Backup of David's Livejournal

What does it matter?

Some time ago, halophoenix posted the following koan:
The entire universe is the single eye of a monk. Where will you go to defecate? ~ Hsueh-Feng
That koan is a central theme to how I raise my children.

I am a spider-killing, meat-eating, air-conditioning-using defecating monster. I know this. But I do try to appreciate some of the consequence of my actions, and that's what I want to pass on to my kids.

When we use the AC, in the car or the house, I try to let the kids know that it's making the rest of the place hotter. (Later, I'll get them to understand that even if they left the refrigerator door open in the kitchen, the net effect will be to warm up the kitchen.) So we don't use the AC when it's simply hot, but when the heat affects our well being. Because we're doing the world our share of injustice if we cool ourselves down at their expense.

When I kill things, I try to explain to my kids where those things do us a service. (Ants aerate the ground. Spiders eat flies. What do wasps do?) So it makes me sad that the ones I kill have strayed from their path and put my family at risk of harm. The only spiders I kill are in my children's range of play in the house. Every time we walk, we find these things where they belong, and we're sure to talk about them. My kids are not shy to touch bugs and return them from the street or sidewalk to the garden.

We sometimes buy food from the local Chinese butcher, with whole or half pig and ducks hanging from hooks. We've bought duck and watched the butcher split the skull, and chop the body into inch-wide segments cutting the bone to let the yummy marrow be exposed. I tell them how their uncle fights for the gizzard, his favorite part. They understand that these are the same ducks we see in the pond. When we eat them, they've died, and they're no more.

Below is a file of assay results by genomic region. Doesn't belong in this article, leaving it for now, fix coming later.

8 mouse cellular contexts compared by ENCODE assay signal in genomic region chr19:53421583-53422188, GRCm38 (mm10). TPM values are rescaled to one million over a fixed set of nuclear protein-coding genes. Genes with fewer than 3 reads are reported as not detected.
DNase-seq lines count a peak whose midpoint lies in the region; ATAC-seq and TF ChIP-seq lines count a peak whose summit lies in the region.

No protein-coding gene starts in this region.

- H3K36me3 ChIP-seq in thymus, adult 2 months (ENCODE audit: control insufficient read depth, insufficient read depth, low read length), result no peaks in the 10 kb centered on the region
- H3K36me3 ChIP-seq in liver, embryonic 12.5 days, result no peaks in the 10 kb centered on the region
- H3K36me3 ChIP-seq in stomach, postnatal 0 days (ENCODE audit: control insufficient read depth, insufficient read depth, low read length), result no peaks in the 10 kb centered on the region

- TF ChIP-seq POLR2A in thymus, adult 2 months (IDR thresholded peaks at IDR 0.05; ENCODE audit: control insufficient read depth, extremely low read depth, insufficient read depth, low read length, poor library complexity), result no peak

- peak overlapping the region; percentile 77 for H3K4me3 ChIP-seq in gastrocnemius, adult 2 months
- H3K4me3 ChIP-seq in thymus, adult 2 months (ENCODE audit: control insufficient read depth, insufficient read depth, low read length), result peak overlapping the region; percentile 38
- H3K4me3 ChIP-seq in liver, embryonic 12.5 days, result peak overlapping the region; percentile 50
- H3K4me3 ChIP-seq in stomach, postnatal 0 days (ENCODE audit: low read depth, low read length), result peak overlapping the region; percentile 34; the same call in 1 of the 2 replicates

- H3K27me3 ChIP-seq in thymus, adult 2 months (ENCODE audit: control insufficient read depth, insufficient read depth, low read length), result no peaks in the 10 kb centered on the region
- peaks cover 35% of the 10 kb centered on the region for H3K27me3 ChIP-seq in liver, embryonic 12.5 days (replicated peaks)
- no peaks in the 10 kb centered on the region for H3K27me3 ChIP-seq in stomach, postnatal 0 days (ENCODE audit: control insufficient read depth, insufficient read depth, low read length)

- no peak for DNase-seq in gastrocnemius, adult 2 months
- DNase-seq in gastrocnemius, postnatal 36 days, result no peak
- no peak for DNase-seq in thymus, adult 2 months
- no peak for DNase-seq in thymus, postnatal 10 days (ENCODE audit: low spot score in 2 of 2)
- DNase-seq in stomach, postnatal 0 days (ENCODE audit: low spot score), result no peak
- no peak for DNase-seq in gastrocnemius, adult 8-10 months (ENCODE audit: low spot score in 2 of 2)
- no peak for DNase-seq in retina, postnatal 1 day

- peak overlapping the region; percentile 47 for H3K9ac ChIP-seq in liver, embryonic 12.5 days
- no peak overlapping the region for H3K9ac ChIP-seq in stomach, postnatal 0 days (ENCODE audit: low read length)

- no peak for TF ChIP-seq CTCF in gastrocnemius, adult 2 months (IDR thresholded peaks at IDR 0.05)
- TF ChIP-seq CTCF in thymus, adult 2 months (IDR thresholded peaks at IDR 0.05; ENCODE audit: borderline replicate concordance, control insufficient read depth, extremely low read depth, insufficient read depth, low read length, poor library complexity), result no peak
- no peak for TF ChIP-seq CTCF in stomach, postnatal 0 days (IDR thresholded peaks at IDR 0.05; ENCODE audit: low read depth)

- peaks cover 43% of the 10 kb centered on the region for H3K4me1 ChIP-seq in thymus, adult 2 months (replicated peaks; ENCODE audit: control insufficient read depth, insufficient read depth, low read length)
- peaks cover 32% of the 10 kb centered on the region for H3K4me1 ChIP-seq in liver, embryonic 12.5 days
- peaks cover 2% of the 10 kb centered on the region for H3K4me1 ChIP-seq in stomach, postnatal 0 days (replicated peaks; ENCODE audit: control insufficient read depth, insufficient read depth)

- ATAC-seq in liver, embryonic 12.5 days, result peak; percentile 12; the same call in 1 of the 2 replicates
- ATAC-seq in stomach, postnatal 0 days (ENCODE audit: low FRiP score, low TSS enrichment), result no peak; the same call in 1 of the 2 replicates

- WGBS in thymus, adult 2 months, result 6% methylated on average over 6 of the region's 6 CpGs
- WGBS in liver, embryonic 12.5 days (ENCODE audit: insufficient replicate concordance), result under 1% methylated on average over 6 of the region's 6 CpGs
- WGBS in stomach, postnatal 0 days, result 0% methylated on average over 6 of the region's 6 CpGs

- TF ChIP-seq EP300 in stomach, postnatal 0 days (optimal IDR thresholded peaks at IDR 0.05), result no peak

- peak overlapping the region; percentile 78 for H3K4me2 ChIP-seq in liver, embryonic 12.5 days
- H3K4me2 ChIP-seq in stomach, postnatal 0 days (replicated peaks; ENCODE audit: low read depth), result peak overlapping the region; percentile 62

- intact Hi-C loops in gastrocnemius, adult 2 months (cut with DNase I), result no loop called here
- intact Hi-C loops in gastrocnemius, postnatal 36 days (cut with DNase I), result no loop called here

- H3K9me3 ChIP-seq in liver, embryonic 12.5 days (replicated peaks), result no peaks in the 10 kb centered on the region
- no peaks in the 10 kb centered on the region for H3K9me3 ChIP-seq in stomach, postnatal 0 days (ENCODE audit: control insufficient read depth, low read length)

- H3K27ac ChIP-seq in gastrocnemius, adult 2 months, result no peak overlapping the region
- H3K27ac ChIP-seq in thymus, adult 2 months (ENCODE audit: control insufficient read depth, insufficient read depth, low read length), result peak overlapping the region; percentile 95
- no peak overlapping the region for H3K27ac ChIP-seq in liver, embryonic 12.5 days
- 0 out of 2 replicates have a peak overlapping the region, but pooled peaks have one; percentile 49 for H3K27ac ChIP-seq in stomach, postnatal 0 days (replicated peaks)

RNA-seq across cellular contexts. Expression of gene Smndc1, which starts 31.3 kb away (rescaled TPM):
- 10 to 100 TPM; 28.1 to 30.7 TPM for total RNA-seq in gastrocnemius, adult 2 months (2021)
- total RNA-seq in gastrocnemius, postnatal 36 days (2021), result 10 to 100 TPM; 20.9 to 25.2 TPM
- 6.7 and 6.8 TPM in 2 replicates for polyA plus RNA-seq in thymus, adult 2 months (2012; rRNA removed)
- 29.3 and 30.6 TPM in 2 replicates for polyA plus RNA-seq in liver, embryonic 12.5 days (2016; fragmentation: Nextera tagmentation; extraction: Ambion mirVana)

Our charity of choice is the Monterey Bay Aquarium. Partly because they're local and they're fun. Partly because it's imperative for us to know which fish are fished beyond the point of sustainability. So we can eat as many of them as quickly as we can, before they're gone. Just kidding.

I won't tell my kids not to kill, turn on the AC, or eat meat. But I hope they do understand the ripple effect we have on the world. When they decide to leave the spider, to take it outside, or to kill it, that they have a sense for what the consequences are.
There are those who brazenly defecate in the monk's eye without concern, and those who walk funny because they won't. I think I'm somewhere between the two.


 megami on Aug 18th 2006 at 2:14 AM
Those are good values to teach your kids. It's my belief that the difference between a good and bad parent is that the good parent will discipline the child, but tell them WHY. The bad parent's reasoning is "because I said so" or "because I'm your mom/dad".

 dblume on Aug 18th 2006 at 5:28 AM
Thanks. You make a good point, too. (And there's even so much more that can go wrong! Ugh!) It was hard to write in this space about the conflicting feelings that I'm not worthy to be here (in the sense that none of us are), but since I'm my best advocate, I'll do my best to live a fulfilling life without doing too much harm. (No one else can do that for me.) It's a very powerful koan.